Only last week, in the course of my month-long consideration of Dr. Peter Coogan’s book Superhero: The Secret Origin of a Genre (MonkeyBrain Press, 2006), I hypothesized that despite the surface realism of the television series 24, its hero Jack Bauer is what I called a megahero. That is my name for what the late literary critic Northrup Frye called the hero of romance, by which he meant a tale of extraordinary adventure. According to Frye a romance hero is “superior in degree to other men and to his environment,” and “moves in a world in which the ordinary laws of nature are slightly suspended” (Frye, Anatomy of Criticism, pgs. 33-34).
After I posted last week’s column, I purchased the new issue of TV Guide (Feb. 12-18, 2007), which contained a special section on 24, including a “guest column” by Kiefer Sutherland, who plays Bauer. Sutherland writes about Jack, “Sure, there’s a superhuman element to his character, too. . . .” It’s great getting one of my ideas confirmed, and so quickly!
Before starting my critique of Dr. Coogan’s book, I was working my way through Neal Gabler’s recent biography of Walt Disney (see “Comics in Context” #158, 160-161). You may recall that Gabler contends that Disney had little interest in his feature films following World War II; the major exception was Mary Poppins (1964).
Last weekend Turner Classic Movies showed two of Disney’s live action films for the first time: 20,000 Leagues under the Sea (1954), based on the novel by Jules Verne (whose name, unless I missed it, oddly never appeared in the movie) and The Absent-Minded Professor (1961). I hadn’t seen the first one since childhood, and I believe I had never seen the second.
Something that struck me about Leagues was that it didn’t conform to the popular image of a Disney movie. Yes, there was a cute animal, Esmerelda the seal, and since it was a Disney movie, it made certain that Esmerelda escaped the destruction of the Nautilus, Captain Nemo’s submarine, at the movie’s end. But, following Verne’s novel, the movie unhesitatingly portrays Captain Nemo, played by James Mason, as a mass murderer, ramming and sinking ships. The film’s narrator, Professor Aronnax, played by Paul Lukas, seems intended to be the point of view character for the audience, and Aronnax never wavers in his condemnation of what today we would call Nemo’s terrorist attacks.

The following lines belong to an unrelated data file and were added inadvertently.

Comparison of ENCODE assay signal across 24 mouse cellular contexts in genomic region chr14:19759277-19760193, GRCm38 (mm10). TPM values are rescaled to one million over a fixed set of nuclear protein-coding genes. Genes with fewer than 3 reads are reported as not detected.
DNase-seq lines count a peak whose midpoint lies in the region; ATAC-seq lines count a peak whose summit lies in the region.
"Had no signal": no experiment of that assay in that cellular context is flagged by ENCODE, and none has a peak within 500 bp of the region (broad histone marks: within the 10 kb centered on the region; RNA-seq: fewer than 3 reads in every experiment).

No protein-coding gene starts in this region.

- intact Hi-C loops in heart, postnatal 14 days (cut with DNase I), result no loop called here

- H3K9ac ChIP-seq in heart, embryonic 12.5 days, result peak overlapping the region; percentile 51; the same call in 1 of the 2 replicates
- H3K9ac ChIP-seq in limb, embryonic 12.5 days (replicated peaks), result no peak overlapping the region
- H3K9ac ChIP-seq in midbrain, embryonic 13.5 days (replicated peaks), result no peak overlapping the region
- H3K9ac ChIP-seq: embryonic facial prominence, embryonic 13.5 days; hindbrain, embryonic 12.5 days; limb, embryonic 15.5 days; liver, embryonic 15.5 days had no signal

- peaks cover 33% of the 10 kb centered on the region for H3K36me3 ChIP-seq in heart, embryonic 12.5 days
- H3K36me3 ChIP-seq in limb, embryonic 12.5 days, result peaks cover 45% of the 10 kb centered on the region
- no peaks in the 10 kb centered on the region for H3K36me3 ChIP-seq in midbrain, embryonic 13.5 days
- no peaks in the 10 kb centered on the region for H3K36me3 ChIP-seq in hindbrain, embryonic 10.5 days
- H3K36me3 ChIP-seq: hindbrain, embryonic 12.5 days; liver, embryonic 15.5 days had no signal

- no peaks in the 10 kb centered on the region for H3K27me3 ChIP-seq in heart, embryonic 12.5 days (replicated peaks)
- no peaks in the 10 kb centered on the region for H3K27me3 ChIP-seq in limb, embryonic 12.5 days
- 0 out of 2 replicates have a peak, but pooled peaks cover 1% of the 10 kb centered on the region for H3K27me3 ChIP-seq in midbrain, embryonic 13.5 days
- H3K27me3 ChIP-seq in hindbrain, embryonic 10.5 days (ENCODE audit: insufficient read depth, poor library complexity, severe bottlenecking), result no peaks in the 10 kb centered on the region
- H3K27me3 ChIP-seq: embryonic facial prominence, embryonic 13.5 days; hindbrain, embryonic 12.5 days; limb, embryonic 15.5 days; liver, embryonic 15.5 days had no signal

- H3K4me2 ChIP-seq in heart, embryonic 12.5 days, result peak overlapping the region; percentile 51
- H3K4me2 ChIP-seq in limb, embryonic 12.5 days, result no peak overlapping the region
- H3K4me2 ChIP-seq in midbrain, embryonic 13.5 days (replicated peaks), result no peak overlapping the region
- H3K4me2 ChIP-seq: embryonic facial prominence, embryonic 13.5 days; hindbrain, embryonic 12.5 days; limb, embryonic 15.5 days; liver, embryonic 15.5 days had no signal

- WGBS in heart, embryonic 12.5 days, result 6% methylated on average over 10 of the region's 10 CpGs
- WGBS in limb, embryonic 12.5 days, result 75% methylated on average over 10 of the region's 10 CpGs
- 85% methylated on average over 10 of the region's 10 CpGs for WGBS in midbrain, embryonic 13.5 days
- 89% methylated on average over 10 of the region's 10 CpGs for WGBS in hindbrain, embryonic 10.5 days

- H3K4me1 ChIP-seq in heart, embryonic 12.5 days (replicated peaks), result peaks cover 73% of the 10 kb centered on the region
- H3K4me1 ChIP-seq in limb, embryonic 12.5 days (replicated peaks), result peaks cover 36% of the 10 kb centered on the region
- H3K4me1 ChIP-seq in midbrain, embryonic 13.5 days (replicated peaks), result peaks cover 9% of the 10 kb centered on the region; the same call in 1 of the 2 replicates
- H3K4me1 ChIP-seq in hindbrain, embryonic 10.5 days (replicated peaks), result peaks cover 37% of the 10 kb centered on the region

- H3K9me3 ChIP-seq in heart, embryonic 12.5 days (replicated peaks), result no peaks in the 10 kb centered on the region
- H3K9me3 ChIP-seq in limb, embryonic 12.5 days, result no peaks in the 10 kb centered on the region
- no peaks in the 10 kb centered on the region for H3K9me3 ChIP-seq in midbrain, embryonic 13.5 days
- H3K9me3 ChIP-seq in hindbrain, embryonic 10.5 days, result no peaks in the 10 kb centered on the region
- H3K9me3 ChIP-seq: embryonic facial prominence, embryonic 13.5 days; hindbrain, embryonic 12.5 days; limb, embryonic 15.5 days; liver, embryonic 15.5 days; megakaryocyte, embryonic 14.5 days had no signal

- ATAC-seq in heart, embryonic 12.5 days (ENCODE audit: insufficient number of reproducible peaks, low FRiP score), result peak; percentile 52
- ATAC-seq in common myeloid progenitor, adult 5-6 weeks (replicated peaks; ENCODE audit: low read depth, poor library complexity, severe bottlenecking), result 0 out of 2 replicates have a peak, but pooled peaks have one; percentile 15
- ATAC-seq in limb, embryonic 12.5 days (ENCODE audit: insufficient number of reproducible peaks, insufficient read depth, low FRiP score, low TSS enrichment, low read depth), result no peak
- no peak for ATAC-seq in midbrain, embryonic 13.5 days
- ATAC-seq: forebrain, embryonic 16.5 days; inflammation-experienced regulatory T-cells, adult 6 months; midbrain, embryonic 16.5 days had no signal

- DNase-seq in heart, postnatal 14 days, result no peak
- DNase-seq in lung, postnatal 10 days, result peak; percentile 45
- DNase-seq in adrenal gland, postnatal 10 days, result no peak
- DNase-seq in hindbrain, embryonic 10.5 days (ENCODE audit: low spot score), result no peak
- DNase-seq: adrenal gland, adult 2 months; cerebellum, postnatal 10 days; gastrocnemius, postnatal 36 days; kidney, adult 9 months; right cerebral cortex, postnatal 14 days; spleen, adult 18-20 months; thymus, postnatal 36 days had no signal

Yet the movie allows the audience to understand and empathize with Nemo’s own point of view. He only attacks warships or ships carrying munitions. Moreover, he was once a prisoner of an unnamed nation which murdered his wife and children. (In a previous column I speculated that Captain Nemo, who rules beneath the waves, was a partial inspiration for Namor the Sub-Mariner, the noble prince of an undersea kingdom who also attacks a warlike surface world. See “Comics in Context” #22.)
Furthermore, Aronnax admires Nemo as a creative genius who designed the Nautilus, discovered its power source, which in the Disney version is obviously nuclear energy, and mastered the ocean depths. The film invites the audience to marvel at Nemo’s wonders, as well. Ned Land, the sailor played in the film by Kirk Douglas, is presented as a more conventional adventure hero, with more brawn than brain, and he condemns Nemo as a killer. Aronnax disapproves of the killings, but argues that Nemo must be persuaded to share his secrets with the world. During the movie’s titanic battle between the Nautilus crew and a giant squid, Land finds himself saving Nemo’s life, much to his own surprise. It seems we are meant to agree with Aronnax’s opinion of Nemo; even Land does, subconsciously. When the unnamed nation’s armed forces attack and fatally wound Nemo at the film’s end, surely our sympathies are with him, and the movie gives Nemo the last word, repeating his prophesy that some day, when the world is ready for them, humanity will rediscover his secrets. Nemo is a creative visionary who was ahead of his time.
On seeing Leagues and Absent-Minded Professor on successive evenings, I realized that both movies are about misunderstood creative geniuses, even though one is a science fiction drama with an antihero who meets a tragic end, and the other is a science fiction romantic comedy. Both Nemo and the latter film’s Professor Brainard are technical innovators, like Walt Disney himself. When we meet Nemo, he no longer has a family and is entirely devoted to his mission. Professor Brainard is so intensely dedicated to his scientific research that he neglects his personal life, and repeatedly fails to attend his own wedding. Gabler’s book depicted Disney as similarly neglectful of his marriage, and instead devoting most of his energies to his creative work at the studio. The unnamed nation imprisons Nemo and kills his family in a vain effort to force him to reveal his secrets to them (notably his discovery of nuclear energy). In Gabler’s book, the darkest moment in Disney’s early career came when his distributor took his star character, Oswald the Rabbit, and most of his staff away from him. The villain in Absent-Minded Professor is Alonzo P. Hawk, the head of a finance company. Having made a large loan to Professor Brainard’s college that the school cannot repay, Hawk threatens to foreclose and take possession of the campus. Subsequently, Hawk steals Brainard’s Model-T Ford which contains his discovery, flubber, which enables the car to fly. In Gabler’s biography one of Walt Disney’s foremost nemeses is the Bank of America, which made loans to the Disney company and then restricted his freedom of action in running his own studio.